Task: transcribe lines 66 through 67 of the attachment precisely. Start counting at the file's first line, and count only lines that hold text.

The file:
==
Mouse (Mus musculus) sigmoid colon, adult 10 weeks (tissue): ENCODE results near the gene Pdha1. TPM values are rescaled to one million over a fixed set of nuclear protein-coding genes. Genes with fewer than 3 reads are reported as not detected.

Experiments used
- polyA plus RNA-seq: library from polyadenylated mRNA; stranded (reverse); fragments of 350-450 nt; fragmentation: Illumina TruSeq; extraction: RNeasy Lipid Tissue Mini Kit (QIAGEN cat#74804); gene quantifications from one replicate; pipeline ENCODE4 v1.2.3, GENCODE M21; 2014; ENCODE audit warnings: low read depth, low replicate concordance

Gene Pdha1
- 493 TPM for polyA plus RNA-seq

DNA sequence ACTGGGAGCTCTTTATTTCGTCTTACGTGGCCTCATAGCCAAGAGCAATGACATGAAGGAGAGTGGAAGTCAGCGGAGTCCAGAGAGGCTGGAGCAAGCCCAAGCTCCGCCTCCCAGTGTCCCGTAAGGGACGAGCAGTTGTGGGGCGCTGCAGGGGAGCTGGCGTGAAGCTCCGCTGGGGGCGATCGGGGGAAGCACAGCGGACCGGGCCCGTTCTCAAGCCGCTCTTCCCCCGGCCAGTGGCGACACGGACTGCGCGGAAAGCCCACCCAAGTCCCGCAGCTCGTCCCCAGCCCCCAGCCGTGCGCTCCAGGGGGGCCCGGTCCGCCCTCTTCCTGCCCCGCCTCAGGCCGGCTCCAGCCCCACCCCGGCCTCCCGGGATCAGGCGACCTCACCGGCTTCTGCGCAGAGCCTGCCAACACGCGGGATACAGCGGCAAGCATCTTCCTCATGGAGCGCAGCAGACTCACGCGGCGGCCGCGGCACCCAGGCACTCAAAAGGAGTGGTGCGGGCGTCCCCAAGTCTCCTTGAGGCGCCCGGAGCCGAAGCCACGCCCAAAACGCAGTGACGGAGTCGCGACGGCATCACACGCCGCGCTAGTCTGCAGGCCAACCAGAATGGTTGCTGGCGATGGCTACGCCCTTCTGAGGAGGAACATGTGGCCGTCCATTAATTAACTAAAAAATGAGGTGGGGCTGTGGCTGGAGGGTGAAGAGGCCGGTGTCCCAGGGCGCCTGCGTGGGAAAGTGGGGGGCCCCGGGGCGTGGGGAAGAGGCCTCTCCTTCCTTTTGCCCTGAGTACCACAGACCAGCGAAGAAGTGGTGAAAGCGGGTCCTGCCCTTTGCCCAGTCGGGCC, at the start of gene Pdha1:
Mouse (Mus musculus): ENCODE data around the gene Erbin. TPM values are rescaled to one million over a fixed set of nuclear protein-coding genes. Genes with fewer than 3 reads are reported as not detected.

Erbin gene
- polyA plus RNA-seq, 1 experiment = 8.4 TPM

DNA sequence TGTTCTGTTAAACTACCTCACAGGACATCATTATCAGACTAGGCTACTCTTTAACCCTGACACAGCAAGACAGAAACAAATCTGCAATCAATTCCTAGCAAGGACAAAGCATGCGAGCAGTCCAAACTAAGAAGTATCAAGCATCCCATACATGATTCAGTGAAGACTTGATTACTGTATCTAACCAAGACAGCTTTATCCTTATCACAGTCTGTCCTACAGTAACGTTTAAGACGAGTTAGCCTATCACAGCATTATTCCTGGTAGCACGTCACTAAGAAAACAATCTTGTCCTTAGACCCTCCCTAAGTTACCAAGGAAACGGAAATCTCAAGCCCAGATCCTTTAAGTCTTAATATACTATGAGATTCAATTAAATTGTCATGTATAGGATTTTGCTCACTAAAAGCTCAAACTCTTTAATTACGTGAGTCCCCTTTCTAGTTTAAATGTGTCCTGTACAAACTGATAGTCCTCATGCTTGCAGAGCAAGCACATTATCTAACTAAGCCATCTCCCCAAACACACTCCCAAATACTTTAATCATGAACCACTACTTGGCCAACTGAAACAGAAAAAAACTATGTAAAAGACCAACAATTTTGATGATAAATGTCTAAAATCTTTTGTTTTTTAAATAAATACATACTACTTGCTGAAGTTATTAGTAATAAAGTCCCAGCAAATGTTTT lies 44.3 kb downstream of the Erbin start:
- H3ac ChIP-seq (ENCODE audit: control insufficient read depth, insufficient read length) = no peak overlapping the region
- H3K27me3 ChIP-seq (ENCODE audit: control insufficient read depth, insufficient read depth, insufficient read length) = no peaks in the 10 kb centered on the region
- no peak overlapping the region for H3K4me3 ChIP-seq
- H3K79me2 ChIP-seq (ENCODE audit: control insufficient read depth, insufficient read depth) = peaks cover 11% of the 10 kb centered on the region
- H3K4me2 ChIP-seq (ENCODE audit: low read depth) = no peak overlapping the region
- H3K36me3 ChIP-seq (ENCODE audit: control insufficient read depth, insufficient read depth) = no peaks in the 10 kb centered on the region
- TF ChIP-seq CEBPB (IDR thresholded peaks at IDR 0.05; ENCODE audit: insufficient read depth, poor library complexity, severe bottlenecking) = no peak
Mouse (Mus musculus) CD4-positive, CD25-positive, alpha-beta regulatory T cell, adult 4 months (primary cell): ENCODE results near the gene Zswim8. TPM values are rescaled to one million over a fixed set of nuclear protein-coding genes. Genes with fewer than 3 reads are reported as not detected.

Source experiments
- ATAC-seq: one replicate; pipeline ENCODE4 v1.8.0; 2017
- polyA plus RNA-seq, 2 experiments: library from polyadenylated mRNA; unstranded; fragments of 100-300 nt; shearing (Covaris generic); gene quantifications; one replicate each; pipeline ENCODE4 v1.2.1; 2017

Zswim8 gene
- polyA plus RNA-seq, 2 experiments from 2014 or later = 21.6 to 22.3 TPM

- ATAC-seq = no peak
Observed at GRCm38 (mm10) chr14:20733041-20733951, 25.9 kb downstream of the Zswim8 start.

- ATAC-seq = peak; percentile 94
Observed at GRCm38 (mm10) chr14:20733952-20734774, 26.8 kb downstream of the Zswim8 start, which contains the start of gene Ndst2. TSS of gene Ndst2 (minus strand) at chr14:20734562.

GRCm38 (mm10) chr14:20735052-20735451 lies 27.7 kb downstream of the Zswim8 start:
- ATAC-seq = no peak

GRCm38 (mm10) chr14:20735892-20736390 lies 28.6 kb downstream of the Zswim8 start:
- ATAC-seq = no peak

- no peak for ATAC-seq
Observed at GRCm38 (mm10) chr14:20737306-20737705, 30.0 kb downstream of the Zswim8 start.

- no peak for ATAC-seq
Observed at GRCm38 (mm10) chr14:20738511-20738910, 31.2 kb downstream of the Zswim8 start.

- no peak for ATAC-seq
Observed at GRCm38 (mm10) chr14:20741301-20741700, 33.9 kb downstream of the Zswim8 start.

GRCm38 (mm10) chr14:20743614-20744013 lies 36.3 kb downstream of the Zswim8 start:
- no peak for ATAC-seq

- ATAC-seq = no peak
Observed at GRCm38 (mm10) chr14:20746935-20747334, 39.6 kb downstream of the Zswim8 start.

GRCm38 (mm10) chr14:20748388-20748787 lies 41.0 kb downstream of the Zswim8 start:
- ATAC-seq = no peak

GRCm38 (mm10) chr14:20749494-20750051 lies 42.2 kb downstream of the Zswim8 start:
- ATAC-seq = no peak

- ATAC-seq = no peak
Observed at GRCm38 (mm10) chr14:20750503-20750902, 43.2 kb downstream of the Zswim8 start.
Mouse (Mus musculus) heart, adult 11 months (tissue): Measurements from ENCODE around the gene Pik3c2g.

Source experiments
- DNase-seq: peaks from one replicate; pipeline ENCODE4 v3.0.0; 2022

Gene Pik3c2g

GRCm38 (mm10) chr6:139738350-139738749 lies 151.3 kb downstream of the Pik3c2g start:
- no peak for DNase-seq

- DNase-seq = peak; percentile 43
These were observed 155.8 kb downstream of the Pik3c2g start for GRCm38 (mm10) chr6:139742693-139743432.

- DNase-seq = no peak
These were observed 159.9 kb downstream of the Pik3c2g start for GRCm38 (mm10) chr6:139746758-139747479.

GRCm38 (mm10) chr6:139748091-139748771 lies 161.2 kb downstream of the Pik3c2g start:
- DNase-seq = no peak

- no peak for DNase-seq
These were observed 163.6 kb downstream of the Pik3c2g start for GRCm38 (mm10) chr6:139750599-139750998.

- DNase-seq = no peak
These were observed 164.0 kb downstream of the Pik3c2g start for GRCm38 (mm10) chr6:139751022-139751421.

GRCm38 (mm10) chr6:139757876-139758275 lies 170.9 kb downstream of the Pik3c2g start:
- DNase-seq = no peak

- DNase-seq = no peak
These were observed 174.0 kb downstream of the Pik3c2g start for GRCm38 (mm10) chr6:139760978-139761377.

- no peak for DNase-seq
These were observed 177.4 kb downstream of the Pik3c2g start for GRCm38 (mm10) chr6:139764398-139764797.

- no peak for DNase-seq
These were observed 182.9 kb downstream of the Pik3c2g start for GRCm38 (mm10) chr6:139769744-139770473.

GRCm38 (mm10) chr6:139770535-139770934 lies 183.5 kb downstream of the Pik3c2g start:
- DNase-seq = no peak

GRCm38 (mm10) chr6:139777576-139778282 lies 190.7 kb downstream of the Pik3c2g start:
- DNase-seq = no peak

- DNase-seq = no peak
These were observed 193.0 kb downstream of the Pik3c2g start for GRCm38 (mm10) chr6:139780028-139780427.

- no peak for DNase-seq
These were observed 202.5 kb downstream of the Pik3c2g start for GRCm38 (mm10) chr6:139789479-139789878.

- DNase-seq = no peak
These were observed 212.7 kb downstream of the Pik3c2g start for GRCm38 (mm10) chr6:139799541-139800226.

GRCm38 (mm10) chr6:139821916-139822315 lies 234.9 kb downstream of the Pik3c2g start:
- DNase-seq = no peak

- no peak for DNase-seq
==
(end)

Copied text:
- DNase-seq = no peak
These were observed 174.0 kb downstream of the Pik3c2g start for GRCm38 (mm10) chr6:139760978-139761377.